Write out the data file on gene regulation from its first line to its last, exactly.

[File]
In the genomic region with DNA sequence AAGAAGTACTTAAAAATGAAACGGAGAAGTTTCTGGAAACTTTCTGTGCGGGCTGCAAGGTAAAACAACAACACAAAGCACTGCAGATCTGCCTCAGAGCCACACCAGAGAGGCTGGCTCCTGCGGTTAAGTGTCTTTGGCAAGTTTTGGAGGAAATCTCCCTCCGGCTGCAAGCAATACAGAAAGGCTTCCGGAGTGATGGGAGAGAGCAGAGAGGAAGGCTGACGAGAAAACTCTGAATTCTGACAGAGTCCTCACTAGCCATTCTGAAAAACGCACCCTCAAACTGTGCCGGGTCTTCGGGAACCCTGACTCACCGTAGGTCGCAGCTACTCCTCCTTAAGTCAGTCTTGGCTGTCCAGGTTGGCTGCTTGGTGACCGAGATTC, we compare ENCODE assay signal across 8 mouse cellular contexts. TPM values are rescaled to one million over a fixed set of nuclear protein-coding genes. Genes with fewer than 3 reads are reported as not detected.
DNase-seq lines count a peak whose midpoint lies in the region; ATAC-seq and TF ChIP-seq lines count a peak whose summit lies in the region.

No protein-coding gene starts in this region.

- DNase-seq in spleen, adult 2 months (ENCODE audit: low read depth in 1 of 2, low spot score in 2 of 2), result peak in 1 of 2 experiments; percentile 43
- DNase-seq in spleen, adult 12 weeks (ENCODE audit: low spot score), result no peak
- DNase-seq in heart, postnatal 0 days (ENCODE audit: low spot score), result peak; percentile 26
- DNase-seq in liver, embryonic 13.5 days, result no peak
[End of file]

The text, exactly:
In the genomic region with DNA sequence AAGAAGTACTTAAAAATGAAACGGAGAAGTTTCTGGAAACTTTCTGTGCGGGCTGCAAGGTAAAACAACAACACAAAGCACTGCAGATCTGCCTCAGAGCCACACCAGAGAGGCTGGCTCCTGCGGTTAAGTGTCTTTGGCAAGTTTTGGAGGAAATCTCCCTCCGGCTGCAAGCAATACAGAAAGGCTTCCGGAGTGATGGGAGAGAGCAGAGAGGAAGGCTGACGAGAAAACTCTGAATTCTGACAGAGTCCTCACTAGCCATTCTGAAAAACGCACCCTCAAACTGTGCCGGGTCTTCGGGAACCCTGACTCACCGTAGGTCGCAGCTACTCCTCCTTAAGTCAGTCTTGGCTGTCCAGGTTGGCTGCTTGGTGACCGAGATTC, we compare ENCODE assay signal across 8 mouse cellular contexts. TPM values are rescaled to one million over a fixed set of nuclear protein-coding genes. Genes with fewer than 3 reads are reported as not detected.
DNase-seq lines count a peak whose midpoint lies in the region; ATAC-seq and TF ChIP-seq lines count a peak whose summit lies in the region.

No protein-coding gene starts in this region.

- DNase-seq in spleen, adult 2 months (ENCODE audit: low read depth in 1 of 2, low spot score in 2 of 2), result peak in 1 of 2 experiments; percentile 43
- DNase-seq in spleen, adult 12 weeks (ENCODE audit: low spot score), result no peak
- DNase-seq in heart, postnatal 0 days (ENCODE audit: low spot score), result peak; percentile 26
- DNase-seq in liver, embryonic 13.5 days, result no peak